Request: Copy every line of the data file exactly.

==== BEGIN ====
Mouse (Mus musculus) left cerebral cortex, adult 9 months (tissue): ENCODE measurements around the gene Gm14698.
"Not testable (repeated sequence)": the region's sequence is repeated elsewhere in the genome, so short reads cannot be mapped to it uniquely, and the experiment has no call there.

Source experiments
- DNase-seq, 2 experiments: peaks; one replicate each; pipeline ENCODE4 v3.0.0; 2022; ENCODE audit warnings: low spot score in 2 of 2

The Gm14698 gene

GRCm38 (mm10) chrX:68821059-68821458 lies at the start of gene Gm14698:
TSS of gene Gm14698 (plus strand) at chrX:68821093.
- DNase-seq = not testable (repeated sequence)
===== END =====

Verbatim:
Mouse (Mus musculus) left cerebral cortex, adult 9 months (tissue): ENCODE measurements around the gene Gm14698.
"Not testable (repeated sequence)": the region's sequence is repeated elsewhere in the genome, so short reads cannot be mapped to it uniquely, and the experiment has no call there.

Source experiments
- DNase-seq, 2 experiments: peaks; one replicate each; pipeline ENCODE4 v3.0.0; 2022; ENCODE audit warnings: low spot score in 2 of 2

The Gm14698 gene

GRCm38 (mm10) chrX:68821059-68821458 lies at the start of gene Gm14698:
TSS of gene Gm14698 (plus strand) at chrX:68821093.
- DNase-seq = not testable (repeated sequence)